Purpose-built student housing, leased “by the bed”, provides a highly attractive multifamily investment option, generally at higher rates of return than market rate rental apartments of comparable quality and at somewhat lower volatility due to the favorable demand characteristics of the property type. The resulting risk-adjusted returns reflect the combined benefits of favorable population demographics and attractive financing options, which often include both long term fixed rates, and extended interest-only periods. Generally, student housing has only a modest value-add component.
Value Add Multifamily
“Value-Add” (market rate) multifamily investments provide for enhanced total returns as a result of capital improvement-driven increases to net operating income. Typically Class B / C suburban garden apartments, these properties are rented at rates below the competitive set at the time of acquisition, providing an opportunity to increase revenues through kitchen, bath and common area renovations. Often occupied by renters “for life”, rather than renters “by choice”, these properties exhibit less volatility in response to changes in the economic cycle than newly-constructed Class A properties, and are somewhat immunized from new market supply additions since new construction generally tends to be Class A by definition (i.e., no one builds Class C).
Commercial Income Property
Commercial Income Properties are generally pursued only in those instances where the existing property offers either the potential for appreciation through tenant credit up-trend (and resulting cap rate compression), or a “covered land play” providing attractive levels of current cash flow as part of a longer term repositioning or redevelopment strategy.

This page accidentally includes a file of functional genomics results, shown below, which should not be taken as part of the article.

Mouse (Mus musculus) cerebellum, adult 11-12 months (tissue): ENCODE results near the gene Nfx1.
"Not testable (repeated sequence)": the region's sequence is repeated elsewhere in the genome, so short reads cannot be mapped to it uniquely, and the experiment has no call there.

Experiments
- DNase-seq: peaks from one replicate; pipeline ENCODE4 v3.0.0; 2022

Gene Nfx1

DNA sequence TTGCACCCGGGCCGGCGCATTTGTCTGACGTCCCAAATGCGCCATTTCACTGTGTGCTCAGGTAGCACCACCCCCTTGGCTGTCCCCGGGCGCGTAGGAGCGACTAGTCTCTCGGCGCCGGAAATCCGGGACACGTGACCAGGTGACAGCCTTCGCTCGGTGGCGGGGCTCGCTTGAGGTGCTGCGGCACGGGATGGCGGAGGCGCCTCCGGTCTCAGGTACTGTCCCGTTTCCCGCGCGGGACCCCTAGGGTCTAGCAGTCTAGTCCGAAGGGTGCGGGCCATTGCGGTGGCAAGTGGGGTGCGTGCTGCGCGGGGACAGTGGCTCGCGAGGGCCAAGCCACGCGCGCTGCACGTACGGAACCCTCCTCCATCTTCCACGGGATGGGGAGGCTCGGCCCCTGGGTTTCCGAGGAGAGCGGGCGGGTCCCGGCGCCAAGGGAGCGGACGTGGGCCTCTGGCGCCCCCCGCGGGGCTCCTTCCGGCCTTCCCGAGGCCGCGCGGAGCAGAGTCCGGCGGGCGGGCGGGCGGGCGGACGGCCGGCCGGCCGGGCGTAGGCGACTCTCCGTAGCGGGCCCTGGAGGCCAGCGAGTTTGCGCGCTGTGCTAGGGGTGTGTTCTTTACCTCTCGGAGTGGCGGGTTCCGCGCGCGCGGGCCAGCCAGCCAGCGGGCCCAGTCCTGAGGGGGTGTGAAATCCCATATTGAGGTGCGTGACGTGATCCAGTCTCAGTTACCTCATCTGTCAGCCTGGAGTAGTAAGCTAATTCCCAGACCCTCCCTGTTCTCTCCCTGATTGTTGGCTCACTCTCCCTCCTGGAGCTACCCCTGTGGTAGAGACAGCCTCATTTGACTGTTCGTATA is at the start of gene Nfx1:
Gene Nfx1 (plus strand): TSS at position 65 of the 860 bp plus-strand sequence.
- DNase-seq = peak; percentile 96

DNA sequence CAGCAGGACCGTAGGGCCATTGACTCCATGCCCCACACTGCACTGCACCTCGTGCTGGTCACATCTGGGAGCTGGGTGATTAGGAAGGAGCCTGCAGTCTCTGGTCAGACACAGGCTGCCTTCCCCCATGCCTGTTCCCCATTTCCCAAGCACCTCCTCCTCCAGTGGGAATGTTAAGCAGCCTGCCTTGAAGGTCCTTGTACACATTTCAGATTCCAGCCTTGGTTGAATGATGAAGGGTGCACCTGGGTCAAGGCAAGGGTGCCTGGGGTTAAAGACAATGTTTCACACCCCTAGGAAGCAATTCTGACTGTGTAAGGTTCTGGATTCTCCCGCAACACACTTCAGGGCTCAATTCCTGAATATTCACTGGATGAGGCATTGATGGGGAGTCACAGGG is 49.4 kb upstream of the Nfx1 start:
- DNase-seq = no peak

Historic Renovation and Adaptive Re-Use
This strategy is currently limited to the Washington, DC submarket where existing rent control laws and a significant supply of older, unrenovated properties combine to create the opportunity for two distinct, highly-differentiated multifamily investment strategies. In the first, older, occupied apartment properties are acquired in concert with organized tenant associations under Washington’s “TOPA” ( Tenant Opportunity to Purchase Act) legislation. Working with tenant associations to define a scope of beneficial capital improvements (generally including extensive kitchen, bathroom, and common area upgrades), our operating partner is able to successfully recapture a significant portion of the discount between pre-renovation controlled and post-renovation market rents. In the second strategy, adaptive re-use, older, unrenovated office buildings, hotels, schools, and even hospitals are renovated and converted into new, Class A rental housing at a highly competitive cost basis.